Amoeblog

New York State of Mind Amoeblog #56: 1970's New York City On Film

Posted by Billyjam, November 13, 2013 01:00pm | Post a Comment

Over the past week since the election win of distinctly left leaning liberal Democrat Bill de Blasio as New York City's next mayor with a landslide win of 73% of the vote, following 20 years / five consecutive terms of conservative Republican mayors Michael Bloomberg and Rudy Giuliani who brought sweeping changes to the Big Apple including sharp drop in crime statistics, there has been much talk of what actually lies ahead for the city of New York under the new liberal mayor elect whose "progress" themed campaign platform was run on the promise of bringing sweeping changes (particularly in areas of inequality, most notably the racial profiling of NYPD's 'stop and frisk' policies) to the citizens of New York City. 

One thing that both supporters and detractors of de Blasio seem to share is their uncertainty as to what exactly lies ahead for New York City once the new mayor of "change" takes office on January 1st. All agree that there will be sweeping changes to the running of NYC on a day to day basis particularly in that of the NYPD - but as to what those changes will ultimately mean for New York City is up for debate. Both sides seem to agree that de Blasio will return NYC to an earlier time, but just how much earlier is up for debate. Some have suggested that New York might return to how it was in the 1970's - a time of economic upheaval when Gotham was a dingy, disheveled, crime-ridden metropolis - albeit one romanticized by many in retrospect.

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Paranoia, They Destroy Ya: Death Sentence vs. The Brave One, or Jodie Foster's Continuing Relevance to the Presidency

Posted by Charles Reece, February 8, 2008 12:50pm | Post a Comment
Given Hillary Clinton’s history of backing neo-liberal economic policies and war-making by the United States and its allies, her advocacy of women’s rights overseas within what is widely seen outside this country as an imperialist context could actually set back indigenous feminist movements in the same a way that the Bush administration’s “democracy-promotion” agenda has been a serious setback to popular struggles for freedom and democracy.  -- Stephen Zunes, Sexism, the Women’s Vote and Hillary Clinton’s Foreign Policy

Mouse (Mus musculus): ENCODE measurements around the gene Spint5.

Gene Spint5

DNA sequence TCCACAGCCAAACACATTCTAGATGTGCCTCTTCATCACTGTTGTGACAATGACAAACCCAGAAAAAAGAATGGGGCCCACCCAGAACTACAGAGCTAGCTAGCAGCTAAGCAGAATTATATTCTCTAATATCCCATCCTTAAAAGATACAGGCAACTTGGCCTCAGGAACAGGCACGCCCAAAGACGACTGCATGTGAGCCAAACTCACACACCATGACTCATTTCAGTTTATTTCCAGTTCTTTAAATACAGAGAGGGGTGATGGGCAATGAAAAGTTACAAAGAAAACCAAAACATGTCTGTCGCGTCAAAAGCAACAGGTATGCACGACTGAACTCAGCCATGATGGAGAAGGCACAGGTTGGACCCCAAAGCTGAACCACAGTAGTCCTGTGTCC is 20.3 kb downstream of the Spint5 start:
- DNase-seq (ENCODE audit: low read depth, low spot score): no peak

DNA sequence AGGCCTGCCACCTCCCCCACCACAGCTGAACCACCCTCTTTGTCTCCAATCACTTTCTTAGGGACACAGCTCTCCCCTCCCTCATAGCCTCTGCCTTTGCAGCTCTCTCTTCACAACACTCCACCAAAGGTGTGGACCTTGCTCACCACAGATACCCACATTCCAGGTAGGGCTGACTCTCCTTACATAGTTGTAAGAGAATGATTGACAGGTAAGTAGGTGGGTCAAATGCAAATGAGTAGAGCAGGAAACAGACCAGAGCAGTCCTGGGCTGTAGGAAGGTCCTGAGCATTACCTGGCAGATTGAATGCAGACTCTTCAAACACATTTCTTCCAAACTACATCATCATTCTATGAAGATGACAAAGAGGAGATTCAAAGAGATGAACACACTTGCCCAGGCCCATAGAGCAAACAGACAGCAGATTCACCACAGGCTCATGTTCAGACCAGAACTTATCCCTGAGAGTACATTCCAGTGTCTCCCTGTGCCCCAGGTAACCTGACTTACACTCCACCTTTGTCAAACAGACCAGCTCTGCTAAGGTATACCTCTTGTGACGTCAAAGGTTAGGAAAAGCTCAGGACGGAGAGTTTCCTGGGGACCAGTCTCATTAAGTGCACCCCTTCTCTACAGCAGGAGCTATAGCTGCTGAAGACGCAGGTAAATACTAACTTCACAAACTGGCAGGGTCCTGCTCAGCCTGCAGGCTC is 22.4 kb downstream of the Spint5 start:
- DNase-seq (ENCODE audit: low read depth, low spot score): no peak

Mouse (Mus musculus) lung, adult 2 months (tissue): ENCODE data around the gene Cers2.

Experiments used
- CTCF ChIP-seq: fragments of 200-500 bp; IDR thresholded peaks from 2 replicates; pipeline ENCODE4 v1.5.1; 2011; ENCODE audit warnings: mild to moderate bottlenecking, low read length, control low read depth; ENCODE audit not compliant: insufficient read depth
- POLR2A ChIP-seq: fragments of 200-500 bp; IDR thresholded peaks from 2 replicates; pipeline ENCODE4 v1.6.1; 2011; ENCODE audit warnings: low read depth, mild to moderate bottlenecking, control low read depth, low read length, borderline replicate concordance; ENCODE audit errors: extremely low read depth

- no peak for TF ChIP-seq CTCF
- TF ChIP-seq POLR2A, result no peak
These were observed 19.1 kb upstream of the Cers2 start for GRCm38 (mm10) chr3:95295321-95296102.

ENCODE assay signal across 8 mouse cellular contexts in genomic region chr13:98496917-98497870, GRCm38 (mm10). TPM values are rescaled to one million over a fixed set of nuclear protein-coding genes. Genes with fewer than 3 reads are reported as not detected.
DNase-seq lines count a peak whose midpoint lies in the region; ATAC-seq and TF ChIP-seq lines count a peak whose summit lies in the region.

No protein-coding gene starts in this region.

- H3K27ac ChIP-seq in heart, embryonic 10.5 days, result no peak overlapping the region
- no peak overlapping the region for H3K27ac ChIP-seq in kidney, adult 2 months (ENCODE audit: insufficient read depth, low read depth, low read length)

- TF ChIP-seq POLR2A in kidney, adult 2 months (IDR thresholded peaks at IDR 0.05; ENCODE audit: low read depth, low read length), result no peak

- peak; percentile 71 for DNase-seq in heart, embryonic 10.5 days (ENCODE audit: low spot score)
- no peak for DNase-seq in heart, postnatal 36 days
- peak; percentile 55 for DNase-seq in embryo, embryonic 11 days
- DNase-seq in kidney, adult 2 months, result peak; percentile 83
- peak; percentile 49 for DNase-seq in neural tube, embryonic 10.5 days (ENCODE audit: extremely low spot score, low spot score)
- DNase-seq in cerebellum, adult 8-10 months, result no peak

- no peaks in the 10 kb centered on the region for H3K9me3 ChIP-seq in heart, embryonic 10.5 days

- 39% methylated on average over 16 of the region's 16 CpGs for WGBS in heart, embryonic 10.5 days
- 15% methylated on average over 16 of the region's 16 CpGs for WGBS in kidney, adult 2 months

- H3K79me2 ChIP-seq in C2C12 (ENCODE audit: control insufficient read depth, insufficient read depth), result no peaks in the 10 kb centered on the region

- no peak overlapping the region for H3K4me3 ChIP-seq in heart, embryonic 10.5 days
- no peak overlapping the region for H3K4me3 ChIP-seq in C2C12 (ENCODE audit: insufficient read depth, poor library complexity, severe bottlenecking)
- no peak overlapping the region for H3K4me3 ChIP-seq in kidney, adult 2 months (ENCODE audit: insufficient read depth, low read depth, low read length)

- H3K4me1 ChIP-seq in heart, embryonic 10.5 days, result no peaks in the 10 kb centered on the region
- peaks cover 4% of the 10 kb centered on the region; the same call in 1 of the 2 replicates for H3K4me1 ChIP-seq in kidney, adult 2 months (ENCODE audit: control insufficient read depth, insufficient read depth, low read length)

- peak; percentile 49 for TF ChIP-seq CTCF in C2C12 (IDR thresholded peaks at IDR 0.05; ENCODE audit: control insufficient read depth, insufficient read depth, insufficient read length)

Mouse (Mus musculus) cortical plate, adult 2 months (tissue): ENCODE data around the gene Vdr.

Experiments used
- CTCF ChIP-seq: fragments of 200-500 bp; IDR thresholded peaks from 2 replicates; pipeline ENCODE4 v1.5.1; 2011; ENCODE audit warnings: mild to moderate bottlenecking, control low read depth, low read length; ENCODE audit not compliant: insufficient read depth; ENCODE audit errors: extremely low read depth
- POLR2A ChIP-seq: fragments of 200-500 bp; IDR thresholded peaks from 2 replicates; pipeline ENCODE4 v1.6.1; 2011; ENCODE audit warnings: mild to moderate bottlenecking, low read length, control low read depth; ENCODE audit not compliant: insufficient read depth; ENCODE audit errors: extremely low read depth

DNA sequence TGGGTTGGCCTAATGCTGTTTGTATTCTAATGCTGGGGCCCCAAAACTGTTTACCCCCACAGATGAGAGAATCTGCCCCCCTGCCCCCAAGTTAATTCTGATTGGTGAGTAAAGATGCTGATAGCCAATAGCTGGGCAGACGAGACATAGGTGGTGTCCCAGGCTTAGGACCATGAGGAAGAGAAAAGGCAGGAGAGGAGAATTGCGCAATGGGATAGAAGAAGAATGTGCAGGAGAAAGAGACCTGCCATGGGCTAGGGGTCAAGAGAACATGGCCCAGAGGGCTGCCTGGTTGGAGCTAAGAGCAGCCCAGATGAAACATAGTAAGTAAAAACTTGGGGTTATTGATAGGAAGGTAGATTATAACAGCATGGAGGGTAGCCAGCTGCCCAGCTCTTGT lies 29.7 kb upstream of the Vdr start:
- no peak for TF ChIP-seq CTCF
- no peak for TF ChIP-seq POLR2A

These promises of morality, protection, and recognition of harm are false promises. The criminal justice apparatus is about order and its reproduction, and about maintaining the existing hierarchy of status and privilege, and only incidentally about crime or morality or the safety of individual citizens and their communities. It operates most effectively at
the level of the symbolic, by naming individual offenders as morally defective, and using them as scapegoats, and only incidentally as a useful tool for community security, although at times it is the only and the most appropriate social institution available. -- Diane L. Martin, Retributivism Revisited: A Reconsideration of Feminist Criminal Law Reform Strategies

At a time when Spider-Man still had some aesthetic worth, being drawn by the great Steve Ditko, New York was on its way to becoming a dangerous city, giving the super-powered vigilante something to do, presumedly on a daily basis.  However, looking at the crime stats for NYC in 1965, one finds that only 3% of its inhabitants experienced any sort of crime for that year.  With a population of 18 million, it's no wonder that there was rarely a cop around as the Vulture was flying off with his ill-gotten loot.  Now, if you're one lone webslinger, even with the aid of your trusty spider-sense, it ain't very likely that you'll be fortunate enough to come across a crime as it's occurring even on a monthly basis, much less a daily one.  Thus, we have one of the central absurd conceits of the vigilante sub-genre (with radiated powers or merely a stock of ammo): always being in the right place at the right time.

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